I spent the last five years working for manufacturers, which meant I had very little time to walk the InfoComm show floor. This year, however, I am on the integration side of the industry with Tangram Interiors, and InfoComm was a purely optional event for me. For the first time in a long time, I had complete freedom to prioritize my time at the show.
Just going to walk the floor and peruse new products would most likely be a colossal waste of time for me. I take my profession seriously, and, as such, I keep up with innovations and new product releases as a matter of course. As one of my industry veteran friends once said, “If you rely on trade shows and industry publications for your product news and information, you’re most likely behind.”
So, if I don’t go to InfoComm specifically to learn about new products, why do I go? The answer is simple. I go to InfoComm to make new connections.
Those connections can be personal, like meeting new people and reconnecting with industry peers, or they can be conceptual, establishing connections between the buzz on the show floor and potential new verticals in our business. They could also include connecting the dots between a panel discussion or educational track to new business methodologies to drive the next round or growth and prosperity after the show.
This year, I took a three-pronged approach to making those connections. I attended networking events, I taught a course for AVIXA, and I chose to meet with a few key manufacturers—not to discuss products, but to discuss strategies to grow our businesses together.
I was only in Orlando a few days, so I really had to load up my calendar to accomplish my goals. From a networking perspective, I attended the Starin Marketing VIP event, AV Karaoke, the AV Tweetup, and the #AVintheAM breakfast. All of these included influencers and thought leaders from every walk of AV life, including manufacturers, integrators, and technology managers from corporate and educational backgrounds. These events not only allowed me to forge new alliances and reconnect with allies, but also to share best practices and have big picture conversations about the future of the industry. All of these things are essential to me as an integrator trying to guide our company into tomorrow while maintaining a value proposition that is valuable for our customers and profitable for our business.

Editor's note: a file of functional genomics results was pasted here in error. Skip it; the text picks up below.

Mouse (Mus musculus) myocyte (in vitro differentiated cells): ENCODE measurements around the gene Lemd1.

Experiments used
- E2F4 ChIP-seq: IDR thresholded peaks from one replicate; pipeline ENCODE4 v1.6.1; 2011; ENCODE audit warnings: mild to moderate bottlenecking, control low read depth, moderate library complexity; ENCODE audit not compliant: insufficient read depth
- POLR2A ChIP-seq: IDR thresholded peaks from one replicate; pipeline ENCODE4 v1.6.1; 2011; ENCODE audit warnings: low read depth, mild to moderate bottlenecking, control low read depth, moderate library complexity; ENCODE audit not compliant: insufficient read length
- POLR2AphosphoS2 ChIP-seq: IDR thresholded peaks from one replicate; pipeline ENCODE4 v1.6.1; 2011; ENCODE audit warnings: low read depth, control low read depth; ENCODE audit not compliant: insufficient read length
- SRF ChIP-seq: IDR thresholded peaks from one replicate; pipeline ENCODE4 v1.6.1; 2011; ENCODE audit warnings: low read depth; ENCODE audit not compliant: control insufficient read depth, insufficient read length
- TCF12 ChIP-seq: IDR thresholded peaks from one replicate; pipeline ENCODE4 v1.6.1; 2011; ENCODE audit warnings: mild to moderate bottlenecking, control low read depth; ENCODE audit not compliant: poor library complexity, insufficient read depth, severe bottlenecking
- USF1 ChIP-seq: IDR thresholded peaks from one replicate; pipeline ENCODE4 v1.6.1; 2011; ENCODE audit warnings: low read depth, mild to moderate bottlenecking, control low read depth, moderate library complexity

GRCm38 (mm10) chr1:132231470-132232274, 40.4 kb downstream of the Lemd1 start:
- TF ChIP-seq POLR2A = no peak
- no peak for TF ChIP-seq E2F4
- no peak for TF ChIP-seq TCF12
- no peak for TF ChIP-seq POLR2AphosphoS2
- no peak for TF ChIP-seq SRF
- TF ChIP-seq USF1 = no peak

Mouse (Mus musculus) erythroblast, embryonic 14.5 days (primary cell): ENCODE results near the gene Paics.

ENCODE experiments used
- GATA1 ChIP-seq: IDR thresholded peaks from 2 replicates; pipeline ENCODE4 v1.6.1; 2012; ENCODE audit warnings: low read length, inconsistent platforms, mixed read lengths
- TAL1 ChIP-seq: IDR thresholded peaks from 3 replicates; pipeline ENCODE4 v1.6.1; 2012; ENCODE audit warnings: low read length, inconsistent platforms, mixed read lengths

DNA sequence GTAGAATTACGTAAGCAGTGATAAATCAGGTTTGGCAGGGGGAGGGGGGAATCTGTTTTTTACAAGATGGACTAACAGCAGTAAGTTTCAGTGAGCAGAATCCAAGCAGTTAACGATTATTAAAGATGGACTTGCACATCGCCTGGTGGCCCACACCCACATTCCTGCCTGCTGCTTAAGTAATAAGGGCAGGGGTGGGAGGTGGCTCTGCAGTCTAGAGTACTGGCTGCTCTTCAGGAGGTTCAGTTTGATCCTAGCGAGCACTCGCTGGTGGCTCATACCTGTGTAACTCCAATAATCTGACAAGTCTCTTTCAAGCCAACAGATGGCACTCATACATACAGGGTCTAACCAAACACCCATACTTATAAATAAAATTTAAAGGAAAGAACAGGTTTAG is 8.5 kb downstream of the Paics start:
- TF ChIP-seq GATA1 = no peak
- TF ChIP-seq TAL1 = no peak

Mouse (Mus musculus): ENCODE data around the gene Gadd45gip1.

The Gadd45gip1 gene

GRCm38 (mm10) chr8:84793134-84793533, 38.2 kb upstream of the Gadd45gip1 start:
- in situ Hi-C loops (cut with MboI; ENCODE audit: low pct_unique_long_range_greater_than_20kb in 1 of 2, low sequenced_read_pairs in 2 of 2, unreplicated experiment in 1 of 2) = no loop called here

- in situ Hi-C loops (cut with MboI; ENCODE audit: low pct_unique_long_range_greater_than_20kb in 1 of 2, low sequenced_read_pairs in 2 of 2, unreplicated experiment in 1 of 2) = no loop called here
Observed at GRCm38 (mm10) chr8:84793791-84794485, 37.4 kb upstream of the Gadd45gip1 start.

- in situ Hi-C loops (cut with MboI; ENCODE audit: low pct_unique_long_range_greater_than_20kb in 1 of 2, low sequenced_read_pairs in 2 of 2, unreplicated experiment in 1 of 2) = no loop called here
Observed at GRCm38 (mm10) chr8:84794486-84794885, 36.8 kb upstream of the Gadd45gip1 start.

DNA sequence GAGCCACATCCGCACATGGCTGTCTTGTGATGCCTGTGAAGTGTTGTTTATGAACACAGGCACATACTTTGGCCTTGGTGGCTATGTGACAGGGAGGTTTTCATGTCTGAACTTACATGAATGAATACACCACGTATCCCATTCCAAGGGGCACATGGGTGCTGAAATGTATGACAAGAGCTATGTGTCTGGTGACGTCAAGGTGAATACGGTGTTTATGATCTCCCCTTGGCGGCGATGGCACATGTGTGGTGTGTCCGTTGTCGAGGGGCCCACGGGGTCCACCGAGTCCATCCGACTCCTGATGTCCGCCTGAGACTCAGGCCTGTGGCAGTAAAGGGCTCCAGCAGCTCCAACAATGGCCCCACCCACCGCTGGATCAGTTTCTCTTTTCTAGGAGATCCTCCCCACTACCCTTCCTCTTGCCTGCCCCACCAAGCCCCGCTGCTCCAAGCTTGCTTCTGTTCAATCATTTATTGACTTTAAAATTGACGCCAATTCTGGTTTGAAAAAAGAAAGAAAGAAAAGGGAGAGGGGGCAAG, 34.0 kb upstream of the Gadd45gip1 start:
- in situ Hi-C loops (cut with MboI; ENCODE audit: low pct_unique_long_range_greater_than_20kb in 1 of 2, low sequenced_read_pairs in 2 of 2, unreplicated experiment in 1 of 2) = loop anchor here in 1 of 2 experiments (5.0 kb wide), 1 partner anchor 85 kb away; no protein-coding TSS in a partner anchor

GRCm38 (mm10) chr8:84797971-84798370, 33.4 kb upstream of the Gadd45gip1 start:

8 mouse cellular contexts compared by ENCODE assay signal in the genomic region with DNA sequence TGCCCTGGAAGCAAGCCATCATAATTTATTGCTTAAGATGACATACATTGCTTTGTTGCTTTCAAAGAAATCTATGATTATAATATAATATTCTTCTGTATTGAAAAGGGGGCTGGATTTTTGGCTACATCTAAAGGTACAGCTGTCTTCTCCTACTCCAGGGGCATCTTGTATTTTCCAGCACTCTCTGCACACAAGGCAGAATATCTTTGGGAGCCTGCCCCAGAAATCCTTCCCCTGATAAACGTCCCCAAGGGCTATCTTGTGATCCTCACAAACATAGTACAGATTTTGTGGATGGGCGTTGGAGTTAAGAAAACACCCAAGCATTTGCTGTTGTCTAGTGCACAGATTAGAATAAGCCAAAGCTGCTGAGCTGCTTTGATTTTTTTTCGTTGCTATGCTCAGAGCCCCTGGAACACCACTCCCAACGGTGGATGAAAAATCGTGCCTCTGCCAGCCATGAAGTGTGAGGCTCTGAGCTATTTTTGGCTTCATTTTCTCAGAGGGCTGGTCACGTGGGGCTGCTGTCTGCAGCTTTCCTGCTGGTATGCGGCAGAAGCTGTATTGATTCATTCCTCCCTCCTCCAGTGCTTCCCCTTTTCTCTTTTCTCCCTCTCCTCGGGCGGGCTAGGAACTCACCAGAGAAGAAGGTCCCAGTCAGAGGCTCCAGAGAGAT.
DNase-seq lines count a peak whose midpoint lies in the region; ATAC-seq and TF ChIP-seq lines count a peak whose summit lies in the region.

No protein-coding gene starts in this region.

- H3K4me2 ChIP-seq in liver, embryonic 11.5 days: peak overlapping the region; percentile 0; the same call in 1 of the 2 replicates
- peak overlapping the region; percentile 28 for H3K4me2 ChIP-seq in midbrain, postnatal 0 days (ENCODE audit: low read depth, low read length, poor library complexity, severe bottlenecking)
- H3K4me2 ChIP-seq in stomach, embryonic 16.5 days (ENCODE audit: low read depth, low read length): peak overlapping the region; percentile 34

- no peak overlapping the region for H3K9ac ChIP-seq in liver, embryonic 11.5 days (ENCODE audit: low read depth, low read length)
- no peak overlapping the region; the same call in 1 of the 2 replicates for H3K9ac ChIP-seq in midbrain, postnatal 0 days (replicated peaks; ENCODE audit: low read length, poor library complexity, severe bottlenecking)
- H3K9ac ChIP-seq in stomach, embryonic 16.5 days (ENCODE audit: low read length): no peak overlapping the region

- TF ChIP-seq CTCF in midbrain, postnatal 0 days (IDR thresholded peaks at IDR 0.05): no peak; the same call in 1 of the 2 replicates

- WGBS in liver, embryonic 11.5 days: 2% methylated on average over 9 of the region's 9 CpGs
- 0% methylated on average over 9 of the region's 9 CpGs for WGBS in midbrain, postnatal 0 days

On Wednesday, I gave a talk on Using AV to Trigger Biological Responses. They say if you ever want to truly understand something better or organize your thoughts, teach it to someone else. Not only did teaching a course rekindle my passion for why we utilize AV in the first place, it also provided me connections to several people I wouldn’t have met otherwise.
The majority of my audience were end users, and many came up to me afterward to have larger conversations about how we may be able to collaborate in the future. Speaking at InfoComm positions you as a thought leader to the people who may be able to utilize your services in the future, so if you ever have a chance to teach a conceptual class on AV, I’d highly recommend that you do it.
My course also had a “Now What?” workshop later in the day, that encouraged attendees to return and talk specifically about a project where they feel they need assistance. That turned into an intimate fireside style chat with about a dozen people. As you may imagine, with a group that small, we had amazing conversations and formed much deeper connections.
Finally, I handpicked a few manufactures to see and discuss partnerships, not based on product sales goals, but based on specific market opportunities that I feel our company is well-positioned to capitalize on. I can see my local sales rep anytime, and I’ve already seen most of the products up close and in person. With 950 exhibitors on the floor, there was no way for me to see them all, nor was there a reason to see them all. I had already started a Q3 and Q4 business plan for our company, so I utilized the show to find products and have conversations around how we bring that plan into reality.
I visited a few current key partners, explored a couple of other companies that align with our goals, but we haven’t worked with historically, and attended a mastermind dinner of sorts to have a detailed discussion on a gap in the market that is not being filled, as well as what would be required to fill it.
So as you can see, from my perspective as an integrator, InfoComm the show is not really about products at all. It is about people, business models, and education and information critical to building our future businesses. The world we live in is highly competitive and commoditized, so a product centric show just isn’t as valuable as it used to be.
This is why I have been an advocate of the experience movement that AVIXA has been promoting around the show. It attracts more of the people I need to connect with, end users. It provides a platform to connect with each other around the problems our businesses face and develop strategies and solutions together to be successful in the future. Products are merely the vehicle that get us to that destination, but using the show to create valuable connections and alliances provide the roadmap to actually get there.
So why did I attend InfoComm19? The truth is, based on the value I get, I can’t afford not to. See you all in 2020!